The process then continues to act 1312, where the received information is used to automatically assess the quality of the locate and marking operation. In the example of FIG. 8, a locate operation is categorized as either (a) APPROVED—the operation is approved, no further action needed; (b) SATISFACTORY—the operation is approved, but the locate technician needs coaching or training; (c) UNSATISFACTORY—the operation is not approved, the ticket needs QC action; or (d) PROMPT—an aspect of the operation assessment may be suitable for transmitting a real-time prompt to the locate technician with respect to, for example, performing a substantially immediate verification and/or corrective action. However, the invention is not limited in this respect, as any suitable indication of quality may be provided as a result of an automatic quality assessment, such as, a numerical score (e.g., a score from 0-100%), a letter grade, another type of graduated indictor based on some scale or range, or any other indication of quality. Additional details and examples of how quality may be automatically assessed at act 1312 and an indication (e.g., a categorization) of quality may be automatically generated at act 1314 are discussed below. It should be appreciated that the invention is not limited to these particular examples, and that such examples are provided primarily for the purposes of illustration.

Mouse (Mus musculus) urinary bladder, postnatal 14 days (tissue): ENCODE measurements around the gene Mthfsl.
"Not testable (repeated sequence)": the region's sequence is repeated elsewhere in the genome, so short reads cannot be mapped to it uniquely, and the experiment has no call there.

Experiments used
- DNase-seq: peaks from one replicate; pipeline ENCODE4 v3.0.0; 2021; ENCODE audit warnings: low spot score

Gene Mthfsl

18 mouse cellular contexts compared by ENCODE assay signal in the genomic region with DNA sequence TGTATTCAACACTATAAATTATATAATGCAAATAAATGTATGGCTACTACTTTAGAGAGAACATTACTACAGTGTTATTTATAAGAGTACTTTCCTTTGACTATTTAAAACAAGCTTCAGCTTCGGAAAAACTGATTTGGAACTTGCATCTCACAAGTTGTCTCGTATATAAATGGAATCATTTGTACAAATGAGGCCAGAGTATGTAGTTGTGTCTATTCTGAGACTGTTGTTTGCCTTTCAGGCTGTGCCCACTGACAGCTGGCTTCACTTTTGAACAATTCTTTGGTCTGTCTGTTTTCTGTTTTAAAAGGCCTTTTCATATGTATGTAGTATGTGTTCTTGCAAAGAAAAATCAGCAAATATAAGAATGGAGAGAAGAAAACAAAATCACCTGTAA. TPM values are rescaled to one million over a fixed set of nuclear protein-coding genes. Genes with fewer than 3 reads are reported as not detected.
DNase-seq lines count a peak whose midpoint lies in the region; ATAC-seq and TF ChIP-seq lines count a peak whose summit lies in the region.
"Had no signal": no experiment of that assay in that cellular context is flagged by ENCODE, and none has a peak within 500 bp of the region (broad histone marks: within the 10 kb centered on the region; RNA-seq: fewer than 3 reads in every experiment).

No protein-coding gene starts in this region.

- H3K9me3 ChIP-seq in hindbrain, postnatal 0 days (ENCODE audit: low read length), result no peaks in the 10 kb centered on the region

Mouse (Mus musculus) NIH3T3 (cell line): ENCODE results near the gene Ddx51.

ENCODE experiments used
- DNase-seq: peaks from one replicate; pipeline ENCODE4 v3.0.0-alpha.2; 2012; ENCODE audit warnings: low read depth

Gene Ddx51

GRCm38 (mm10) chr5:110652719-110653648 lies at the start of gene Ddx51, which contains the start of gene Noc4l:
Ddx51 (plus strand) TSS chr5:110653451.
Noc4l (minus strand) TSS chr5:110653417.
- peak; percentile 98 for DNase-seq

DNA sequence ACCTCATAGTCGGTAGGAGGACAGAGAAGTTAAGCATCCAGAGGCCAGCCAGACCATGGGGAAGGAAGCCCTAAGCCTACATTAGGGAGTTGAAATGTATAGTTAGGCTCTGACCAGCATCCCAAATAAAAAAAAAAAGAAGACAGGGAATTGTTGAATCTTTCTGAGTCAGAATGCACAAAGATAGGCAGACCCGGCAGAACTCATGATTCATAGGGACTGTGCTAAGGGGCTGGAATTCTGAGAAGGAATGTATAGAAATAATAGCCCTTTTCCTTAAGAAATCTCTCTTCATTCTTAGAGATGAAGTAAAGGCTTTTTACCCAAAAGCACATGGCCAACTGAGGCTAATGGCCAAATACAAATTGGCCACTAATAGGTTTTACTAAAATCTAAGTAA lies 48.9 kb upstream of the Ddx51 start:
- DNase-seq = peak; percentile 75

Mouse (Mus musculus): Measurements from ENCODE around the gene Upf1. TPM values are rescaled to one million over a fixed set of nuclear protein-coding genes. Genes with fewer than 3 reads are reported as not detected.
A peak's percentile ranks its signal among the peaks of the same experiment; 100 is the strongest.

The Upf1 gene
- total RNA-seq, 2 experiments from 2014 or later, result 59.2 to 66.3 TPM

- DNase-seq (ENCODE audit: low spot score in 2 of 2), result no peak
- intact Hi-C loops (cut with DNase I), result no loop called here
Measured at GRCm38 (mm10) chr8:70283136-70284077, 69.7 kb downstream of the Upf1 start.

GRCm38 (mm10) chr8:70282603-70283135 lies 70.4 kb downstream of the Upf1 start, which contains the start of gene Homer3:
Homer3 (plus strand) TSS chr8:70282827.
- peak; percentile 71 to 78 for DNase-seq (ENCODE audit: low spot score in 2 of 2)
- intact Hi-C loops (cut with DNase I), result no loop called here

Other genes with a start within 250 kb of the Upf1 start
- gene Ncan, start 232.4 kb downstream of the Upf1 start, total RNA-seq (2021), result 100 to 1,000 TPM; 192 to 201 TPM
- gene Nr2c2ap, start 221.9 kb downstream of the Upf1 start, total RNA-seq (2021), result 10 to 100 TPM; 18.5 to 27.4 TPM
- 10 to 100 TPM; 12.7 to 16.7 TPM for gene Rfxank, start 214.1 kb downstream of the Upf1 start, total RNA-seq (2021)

V. Assessments Relating to Environmental Landmarks

In some embodiments, the quality assessment of a locate and/or marking operation performed in act 1312 of FIG. 8 may be based entirely or in part on a comparison of information about the performance of the locate and/or marking operation (e.g., “field information,” i.e., one or more of locate information, marking information, landmark information and EM information, obtained from one or more of a locate device, a marking device, a combination locate and marking device, and an EM application executing on any of a variety of computing devices) and reference information relating to one or more environmental landmarks. In exemplary embodiments in which the reference information comprises data relating to one or more environmental landmarks (“landmark information,” e.g., geographic information and/or landmark category/type information relating to one or more environmental landmarks), a variety of assessments are possible.